We optimize with eFF a series of atom hydrides , where A = carbon, nitrogen, oxygen, and fluorine, and (Figure 5.6). In all cases, we have selected the spin state corresponding to the most stable known ground state geometry. We find very good agreement with known bond lengths and angles (Figure 5.7) and moderately good agreement with known bond dissociation energies (Figure 5.8). We reproduce (1) the shrinking of bond lengths with increasing Z, (2) the larger bond angles in and versus and , and (3) the fact that bonds to nitrogen are weaker due to the special stability of the nitrogen half-filled shell.
It is encouraging that eFF can describe both radical species and closed-shell species correctly, and at the same level of accuracy. This bodes well for the application of eFF to processes where radical species are present, for example in combustion or oxidation reactions. The closed-shell molecules , , , and FH are isoelectronic with each other, and we find that in these geometries, electrons spin pair with each other. In the open-shell molecules, bond pair electrons are spin paired, but lone pair electrons separate from each other as they do in the free atoms.
Just as , , , and FH are isoelectronic with each other, the molecules , , and are isoelectronic as well, as are the molecules and NH. These similarities are reflected in the correspondence of electron arrangements as shown in Figure 5.6. We see, for example, that we can transform OH(d) to by decreasing the nuclear charge by one and adding a proton, which brings two opposite spin electrons together, and leaves three electrons as lone pair electrons.
It is evident that the nuclei in atom hydrides are in the correct positions, but what about the bond pair and lone pair electrons? Their positions are not directly observable quantities, but we can get some sense of where electrons should be by finding the average position of Boys localized electrons using a density functional theory calculation (B3LYP/6-311g**). For the molecules , , , FH, and Ne, we find that the distance between bond pair electrons and the central nucleus matches those found with DFT, as do the angles between lone pair electrons (Figures 5.9 and 5.10).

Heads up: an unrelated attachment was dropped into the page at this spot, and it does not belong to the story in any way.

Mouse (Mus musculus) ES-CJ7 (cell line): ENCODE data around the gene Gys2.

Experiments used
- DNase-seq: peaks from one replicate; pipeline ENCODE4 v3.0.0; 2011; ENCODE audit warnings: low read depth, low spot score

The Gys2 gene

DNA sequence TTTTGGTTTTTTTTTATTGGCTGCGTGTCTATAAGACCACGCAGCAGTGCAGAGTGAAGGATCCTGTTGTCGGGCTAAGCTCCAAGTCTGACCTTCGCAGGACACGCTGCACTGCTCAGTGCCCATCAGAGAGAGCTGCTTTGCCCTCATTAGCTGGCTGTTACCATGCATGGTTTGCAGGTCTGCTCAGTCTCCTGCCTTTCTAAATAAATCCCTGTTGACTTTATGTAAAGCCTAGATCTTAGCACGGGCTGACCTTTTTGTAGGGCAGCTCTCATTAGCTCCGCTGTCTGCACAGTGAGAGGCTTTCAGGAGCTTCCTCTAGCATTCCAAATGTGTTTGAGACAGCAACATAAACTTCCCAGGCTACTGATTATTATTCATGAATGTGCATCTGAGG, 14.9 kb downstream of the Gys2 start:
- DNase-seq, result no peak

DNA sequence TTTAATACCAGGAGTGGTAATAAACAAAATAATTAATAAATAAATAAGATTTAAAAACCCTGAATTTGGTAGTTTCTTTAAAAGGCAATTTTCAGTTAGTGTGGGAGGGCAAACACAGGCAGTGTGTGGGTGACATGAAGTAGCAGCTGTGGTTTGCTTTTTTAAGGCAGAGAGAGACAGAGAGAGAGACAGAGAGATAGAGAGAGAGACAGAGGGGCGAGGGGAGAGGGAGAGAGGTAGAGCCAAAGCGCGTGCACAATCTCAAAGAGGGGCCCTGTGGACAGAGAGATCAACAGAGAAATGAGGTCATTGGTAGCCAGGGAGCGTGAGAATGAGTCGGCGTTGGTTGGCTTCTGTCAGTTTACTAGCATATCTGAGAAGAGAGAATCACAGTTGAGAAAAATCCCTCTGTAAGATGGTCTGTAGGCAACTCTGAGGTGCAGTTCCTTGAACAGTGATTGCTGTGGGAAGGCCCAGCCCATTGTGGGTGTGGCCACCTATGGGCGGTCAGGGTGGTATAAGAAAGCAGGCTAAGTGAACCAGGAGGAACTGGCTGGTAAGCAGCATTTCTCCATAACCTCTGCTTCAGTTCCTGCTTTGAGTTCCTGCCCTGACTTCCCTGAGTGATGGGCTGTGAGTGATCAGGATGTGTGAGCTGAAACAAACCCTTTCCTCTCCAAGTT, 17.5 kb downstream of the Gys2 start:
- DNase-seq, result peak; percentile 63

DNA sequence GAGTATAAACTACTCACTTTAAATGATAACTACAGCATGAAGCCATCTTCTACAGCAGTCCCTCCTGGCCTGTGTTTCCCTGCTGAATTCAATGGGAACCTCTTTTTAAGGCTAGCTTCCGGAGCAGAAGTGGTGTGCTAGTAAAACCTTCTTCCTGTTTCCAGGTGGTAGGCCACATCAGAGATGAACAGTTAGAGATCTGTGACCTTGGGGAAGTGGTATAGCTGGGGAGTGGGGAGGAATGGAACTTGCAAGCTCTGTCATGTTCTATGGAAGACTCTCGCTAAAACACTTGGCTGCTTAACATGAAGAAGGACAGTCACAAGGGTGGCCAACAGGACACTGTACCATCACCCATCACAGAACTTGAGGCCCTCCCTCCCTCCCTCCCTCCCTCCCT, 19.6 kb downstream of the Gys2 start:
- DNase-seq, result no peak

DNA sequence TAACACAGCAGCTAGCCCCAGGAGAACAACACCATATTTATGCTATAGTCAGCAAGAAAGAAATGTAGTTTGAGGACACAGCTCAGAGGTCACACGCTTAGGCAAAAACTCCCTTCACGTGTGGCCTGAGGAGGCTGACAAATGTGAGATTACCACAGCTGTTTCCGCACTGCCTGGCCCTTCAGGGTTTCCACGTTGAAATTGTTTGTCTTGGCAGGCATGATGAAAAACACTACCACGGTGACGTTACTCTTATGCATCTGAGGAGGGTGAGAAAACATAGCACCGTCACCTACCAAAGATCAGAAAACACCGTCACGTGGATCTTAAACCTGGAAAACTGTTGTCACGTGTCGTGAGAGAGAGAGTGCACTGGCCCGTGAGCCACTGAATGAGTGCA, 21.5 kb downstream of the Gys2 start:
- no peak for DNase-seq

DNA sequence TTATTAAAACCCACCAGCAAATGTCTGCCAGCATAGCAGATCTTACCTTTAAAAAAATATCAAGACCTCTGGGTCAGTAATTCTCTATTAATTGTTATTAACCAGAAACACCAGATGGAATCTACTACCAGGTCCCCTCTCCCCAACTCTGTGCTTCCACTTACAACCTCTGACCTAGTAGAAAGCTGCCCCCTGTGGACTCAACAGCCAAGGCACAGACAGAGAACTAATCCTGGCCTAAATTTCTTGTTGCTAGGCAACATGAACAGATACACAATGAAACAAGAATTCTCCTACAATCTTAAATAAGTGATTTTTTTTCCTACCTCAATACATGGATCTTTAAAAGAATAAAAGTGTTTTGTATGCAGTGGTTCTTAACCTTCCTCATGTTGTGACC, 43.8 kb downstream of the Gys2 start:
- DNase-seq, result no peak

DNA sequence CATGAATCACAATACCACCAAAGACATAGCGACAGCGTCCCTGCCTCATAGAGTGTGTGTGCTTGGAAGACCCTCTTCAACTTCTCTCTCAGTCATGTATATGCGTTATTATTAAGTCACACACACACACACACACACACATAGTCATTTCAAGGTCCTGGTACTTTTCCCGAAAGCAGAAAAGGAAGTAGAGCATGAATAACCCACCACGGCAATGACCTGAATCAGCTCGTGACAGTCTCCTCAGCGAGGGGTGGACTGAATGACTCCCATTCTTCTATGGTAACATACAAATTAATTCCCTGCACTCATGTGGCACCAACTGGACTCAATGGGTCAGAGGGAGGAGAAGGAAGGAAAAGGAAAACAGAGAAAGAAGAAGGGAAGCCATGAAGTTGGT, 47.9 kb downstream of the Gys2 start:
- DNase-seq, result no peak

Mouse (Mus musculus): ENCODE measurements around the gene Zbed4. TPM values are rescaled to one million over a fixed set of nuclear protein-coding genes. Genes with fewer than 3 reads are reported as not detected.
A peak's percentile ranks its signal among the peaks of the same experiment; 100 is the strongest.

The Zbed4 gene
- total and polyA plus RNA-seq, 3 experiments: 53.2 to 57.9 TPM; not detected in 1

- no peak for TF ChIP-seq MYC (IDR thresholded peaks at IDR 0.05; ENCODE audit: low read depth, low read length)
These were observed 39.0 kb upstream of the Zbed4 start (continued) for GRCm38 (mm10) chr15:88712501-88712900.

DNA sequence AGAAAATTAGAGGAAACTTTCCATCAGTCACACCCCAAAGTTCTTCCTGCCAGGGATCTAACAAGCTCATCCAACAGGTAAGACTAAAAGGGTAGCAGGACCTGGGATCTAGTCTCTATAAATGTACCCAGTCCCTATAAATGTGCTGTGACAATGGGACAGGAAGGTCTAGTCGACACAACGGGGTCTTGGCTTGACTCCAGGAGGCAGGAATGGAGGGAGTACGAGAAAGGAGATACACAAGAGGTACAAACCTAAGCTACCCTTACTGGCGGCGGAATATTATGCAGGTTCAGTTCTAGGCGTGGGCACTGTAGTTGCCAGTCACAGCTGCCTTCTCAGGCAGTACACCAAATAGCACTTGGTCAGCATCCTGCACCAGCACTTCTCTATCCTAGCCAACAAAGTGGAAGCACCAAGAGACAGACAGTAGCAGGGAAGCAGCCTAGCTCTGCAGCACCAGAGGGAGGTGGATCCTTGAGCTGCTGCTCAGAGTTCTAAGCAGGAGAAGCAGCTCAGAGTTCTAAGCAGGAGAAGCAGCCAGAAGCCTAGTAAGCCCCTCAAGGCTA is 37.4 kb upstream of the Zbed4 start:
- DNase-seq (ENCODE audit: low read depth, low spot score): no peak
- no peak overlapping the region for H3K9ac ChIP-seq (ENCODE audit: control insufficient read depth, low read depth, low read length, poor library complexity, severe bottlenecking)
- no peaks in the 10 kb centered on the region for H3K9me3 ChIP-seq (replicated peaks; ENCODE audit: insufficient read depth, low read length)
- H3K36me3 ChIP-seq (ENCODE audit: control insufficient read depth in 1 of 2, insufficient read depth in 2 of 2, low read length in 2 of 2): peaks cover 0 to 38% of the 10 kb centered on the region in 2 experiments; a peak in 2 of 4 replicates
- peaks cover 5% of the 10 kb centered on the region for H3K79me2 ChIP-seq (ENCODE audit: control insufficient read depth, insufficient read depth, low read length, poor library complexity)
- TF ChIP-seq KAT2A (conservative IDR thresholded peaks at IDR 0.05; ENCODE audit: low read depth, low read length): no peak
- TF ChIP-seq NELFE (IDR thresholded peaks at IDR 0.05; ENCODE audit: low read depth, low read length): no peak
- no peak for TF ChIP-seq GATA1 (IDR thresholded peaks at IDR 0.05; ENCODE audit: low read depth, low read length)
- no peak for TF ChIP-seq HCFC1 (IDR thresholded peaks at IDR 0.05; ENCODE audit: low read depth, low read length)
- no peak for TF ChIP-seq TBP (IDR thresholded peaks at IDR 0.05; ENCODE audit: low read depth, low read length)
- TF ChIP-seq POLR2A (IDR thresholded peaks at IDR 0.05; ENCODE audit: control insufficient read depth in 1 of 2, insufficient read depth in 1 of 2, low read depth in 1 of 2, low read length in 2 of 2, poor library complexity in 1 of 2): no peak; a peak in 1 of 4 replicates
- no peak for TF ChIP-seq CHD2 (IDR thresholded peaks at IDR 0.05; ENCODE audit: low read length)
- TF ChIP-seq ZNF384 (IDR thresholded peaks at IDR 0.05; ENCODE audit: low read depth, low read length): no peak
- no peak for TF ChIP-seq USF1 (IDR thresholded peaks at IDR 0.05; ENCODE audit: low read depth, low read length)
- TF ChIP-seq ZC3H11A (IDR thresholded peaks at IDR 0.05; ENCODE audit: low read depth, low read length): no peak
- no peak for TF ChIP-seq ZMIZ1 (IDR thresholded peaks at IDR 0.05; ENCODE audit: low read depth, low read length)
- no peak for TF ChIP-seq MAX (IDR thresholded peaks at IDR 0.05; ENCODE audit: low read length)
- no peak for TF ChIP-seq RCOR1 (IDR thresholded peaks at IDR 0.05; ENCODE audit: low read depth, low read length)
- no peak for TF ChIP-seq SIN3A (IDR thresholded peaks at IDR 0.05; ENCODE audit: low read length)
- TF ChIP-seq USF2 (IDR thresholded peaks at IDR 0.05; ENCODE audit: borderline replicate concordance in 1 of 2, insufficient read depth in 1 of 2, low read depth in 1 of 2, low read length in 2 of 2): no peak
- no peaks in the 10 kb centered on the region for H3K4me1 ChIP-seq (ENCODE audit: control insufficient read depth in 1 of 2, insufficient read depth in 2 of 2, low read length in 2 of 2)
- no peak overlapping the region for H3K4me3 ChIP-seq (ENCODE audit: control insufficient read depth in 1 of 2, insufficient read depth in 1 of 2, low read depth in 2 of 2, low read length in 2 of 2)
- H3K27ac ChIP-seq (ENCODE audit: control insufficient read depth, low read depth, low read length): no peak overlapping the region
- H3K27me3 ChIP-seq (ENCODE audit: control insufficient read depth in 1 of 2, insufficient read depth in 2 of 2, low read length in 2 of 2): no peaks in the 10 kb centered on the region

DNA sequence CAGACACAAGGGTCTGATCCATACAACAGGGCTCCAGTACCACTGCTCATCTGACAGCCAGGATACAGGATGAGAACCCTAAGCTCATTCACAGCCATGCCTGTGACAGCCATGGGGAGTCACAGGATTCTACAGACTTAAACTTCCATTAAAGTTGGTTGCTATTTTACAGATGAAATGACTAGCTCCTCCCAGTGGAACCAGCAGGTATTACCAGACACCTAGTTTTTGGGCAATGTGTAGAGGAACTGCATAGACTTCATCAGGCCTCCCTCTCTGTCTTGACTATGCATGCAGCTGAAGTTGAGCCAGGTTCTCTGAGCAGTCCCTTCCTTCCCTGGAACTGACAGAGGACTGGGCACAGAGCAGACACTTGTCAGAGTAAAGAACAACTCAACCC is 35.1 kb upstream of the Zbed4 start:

However, we find that eFF lone pair electrons are about 0.2 bohr further away from the nucleus than they are in DFT. This trend is made further visible if we plot the electron densities of the lone pairs along the electron-center/nuclear-center axis, comparing eFF to DFT (Figure 5.11). In the density functional theory calculation, both the bond pair and the lone pair have a planar node, and are shifted asymmetrically in one direction, with the degree of shift greater in the bond pair than in the lone pair.
The eFF wavefunction in contrast has no planar node, but is centered in a way that roughly overlaps the wavefunction on the ``bonding side'' of the node. This results in good overlap between eFF and DFT wavefunctions in the case of the bond pair, where the ``bonding lobe'' dominates; but worse overlap in the case of the lone pair, where there is substantial electron density on both sides of the planar node.
In other words, eFF may not describe properly the fact that lone pairs have density on both sides of the nucleus. This does not affect bonding in atom hydrides, but it does make the dipole moment of atom hydrides too high (e.g., FH dipole moment of 2.76 D versus 1.90 D exact; dipole moment of 3.27 D versus 1.86 D exact; Figure 5.3), which causes problems in describing intermolecular interactions, as we shall see later. It may also account for the singlet-triplet splitting having the wrong sign (singlet found to be 11 kcal/mol more stable than the triplet, when it should be 9.4 kcal/mol less stable ).
By optimizing the ionization potentials of high-spin atoms, we have been able to obtain accurate geometries and bond dissociation energies for atom hydrides. We have had the benefit of optimizing the proton-p-character spline to achieve this goal, but it is surprising that optimizing one polynomial creates an agreement that persists over such a range of molecules. By making comparisons to DFT localized orbitals, we find that the bonding electrons are in the locations we would expect, and that the lone pairs, though ``lopsided'' do make the correct angles with each other. With the caveat that lone range electrostatics is not properly described due to the too-high dipole moments of atom hydrides, we move on to consider other types of bonds.